- Bo’az was wealthy, noble (as above) and well-connected in the Beit-Lechem community;
- Bo’az was a member of Elimelekh’s family – thus able to participate in the redemption of his ancestral land.
Naomi tried to get Ruth to pursue Bo’az throughout the harvest season(s), but to no avail. She understood that it was “now or never” for this match, since there would be no reason for Ruth and Bo’az’s paths to cross after the conclusion of the harvest season.
Since the match was not about to happen “organically” – and since the presence of an “earlier Go’el” prevented Naomi from arranging this match in a formal manner, the only way to set it into motion was through the catalyst of a private encounter in suitable surroundings. Ruth’s future, as well as the renascence of the family (as it were) depended on the successful meeting between Ruth and Bo’az – and Naomi had to engineer that even if, as Ralbag states, it involved behavior that is otherwise unseemly.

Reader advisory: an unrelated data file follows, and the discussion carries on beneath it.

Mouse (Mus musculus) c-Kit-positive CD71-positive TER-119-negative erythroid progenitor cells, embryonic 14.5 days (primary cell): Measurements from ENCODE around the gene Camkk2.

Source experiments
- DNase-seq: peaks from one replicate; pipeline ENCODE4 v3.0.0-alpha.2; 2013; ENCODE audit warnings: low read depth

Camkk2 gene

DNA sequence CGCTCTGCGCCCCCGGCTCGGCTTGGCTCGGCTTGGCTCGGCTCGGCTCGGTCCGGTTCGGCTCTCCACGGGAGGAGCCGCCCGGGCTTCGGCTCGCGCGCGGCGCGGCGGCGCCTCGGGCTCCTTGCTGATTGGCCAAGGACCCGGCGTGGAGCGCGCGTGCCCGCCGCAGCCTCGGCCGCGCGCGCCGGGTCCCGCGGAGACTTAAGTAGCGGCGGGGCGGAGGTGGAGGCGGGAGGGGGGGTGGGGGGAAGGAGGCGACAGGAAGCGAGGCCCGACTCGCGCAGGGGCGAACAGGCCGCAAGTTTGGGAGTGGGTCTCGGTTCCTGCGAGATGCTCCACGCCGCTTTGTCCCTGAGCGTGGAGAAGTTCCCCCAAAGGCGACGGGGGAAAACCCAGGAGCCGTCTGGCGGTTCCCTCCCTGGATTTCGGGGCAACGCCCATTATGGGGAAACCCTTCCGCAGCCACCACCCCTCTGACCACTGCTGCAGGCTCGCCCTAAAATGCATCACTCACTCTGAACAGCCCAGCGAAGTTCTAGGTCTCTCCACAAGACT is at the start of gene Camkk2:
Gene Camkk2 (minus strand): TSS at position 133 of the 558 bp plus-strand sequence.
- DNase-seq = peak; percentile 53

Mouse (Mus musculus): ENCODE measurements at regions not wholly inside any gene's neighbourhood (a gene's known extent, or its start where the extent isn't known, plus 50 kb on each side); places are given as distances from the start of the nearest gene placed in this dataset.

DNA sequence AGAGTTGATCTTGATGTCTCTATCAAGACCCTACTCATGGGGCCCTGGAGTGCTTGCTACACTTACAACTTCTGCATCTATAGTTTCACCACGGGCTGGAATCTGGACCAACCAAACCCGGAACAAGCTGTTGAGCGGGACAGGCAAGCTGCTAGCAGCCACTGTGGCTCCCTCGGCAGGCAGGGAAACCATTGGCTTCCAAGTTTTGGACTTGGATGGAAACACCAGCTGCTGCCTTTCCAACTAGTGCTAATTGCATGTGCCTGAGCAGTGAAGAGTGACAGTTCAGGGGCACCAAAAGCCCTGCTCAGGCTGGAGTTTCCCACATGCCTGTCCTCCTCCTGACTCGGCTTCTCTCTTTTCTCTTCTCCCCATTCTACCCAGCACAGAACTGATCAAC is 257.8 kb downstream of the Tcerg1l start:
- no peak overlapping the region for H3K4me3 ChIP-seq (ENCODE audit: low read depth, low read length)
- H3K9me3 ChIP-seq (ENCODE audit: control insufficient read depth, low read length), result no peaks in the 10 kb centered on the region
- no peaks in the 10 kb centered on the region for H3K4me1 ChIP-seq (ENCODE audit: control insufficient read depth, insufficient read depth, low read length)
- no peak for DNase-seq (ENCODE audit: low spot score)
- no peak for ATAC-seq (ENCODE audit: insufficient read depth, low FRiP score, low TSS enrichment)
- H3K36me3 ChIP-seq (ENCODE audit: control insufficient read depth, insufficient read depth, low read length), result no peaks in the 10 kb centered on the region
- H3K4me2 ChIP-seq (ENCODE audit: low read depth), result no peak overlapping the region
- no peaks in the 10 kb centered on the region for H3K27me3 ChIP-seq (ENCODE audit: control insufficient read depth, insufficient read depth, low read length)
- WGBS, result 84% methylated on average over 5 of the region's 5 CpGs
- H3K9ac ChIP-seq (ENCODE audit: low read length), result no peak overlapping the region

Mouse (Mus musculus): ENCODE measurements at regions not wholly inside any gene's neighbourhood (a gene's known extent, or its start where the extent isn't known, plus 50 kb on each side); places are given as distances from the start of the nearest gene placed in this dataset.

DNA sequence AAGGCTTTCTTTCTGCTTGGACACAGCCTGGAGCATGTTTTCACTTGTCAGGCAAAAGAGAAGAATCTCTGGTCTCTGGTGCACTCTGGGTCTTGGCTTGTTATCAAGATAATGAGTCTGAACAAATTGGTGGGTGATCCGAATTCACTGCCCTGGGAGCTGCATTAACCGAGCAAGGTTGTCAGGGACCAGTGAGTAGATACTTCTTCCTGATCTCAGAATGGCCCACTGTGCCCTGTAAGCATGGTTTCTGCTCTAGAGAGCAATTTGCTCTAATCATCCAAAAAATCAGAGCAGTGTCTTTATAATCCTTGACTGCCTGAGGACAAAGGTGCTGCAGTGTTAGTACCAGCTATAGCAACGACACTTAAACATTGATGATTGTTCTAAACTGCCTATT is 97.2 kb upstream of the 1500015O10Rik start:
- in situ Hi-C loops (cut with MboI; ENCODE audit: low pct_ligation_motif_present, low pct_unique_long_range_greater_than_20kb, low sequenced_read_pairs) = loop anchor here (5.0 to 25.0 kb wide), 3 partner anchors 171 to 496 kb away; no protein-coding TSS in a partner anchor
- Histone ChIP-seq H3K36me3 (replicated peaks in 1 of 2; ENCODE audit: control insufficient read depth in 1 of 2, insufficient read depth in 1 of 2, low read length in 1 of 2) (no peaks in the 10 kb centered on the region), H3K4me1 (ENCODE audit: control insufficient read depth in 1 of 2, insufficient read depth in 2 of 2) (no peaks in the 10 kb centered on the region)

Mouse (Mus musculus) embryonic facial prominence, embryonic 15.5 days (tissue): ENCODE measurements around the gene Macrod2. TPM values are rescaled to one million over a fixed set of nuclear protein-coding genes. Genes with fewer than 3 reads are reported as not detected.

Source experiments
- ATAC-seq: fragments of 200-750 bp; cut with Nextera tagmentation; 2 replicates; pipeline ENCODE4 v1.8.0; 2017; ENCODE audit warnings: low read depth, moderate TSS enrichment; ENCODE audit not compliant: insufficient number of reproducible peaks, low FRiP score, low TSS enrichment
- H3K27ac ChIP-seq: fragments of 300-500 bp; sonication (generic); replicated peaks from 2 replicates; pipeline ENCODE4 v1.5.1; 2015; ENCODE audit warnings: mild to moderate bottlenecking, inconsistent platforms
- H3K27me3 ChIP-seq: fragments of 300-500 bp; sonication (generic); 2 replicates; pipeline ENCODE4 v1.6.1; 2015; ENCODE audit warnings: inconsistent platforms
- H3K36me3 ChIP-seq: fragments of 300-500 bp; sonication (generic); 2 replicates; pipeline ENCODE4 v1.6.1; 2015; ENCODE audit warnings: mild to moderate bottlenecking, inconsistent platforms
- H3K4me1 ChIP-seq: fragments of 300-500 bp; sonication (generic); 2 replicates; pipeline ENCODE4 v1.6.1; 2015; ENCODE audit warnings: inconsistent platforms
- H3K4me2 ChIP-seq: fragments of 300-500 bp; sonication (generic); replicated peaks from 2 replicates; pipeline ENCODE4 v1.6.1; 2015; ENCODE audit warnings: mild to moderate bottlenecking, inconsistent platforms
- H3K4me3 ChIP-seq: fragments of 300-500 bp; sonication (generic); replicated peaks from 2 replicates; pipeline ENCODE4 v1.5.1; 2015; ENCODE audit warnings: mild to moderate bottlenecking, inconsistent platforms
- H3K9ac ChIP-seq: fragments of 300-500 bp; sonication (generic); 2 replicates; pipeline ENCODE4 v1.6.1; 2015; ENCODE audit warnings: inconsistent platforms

The last component of Naomi’s plan – that Bo’az will tell Ruth what to do next – creates a sense of “handing her over” (M’sirah). In other words, until now Ruth has been a ward of Naomi. As of this evening, she is moving into Bo’az’s orbit and will follow him and his directives. We address another dimension of this component in the analysis of the next verse.
3.5. And she said to her, All that you say to me I will do.
The Q’ri/K’tiv here is odd – the entire word Elai (to me) is missing in the written version, although it is read that way. In other words, the written tradition has “All that you say I will do”, whereas the oral version adds in the words “to me”, as per the translation above.
A brief word about the relationship between Q’ri and K’tiv is in order. Theories abound as to why there are occasions where we do not read the text as it is written; one of the conventional approaches to understanding this phenomenon is that proposed by Rada”k (R. David Kimchi, 1160–1235, France) in the preface to his commentary on Sefer Yehoshua: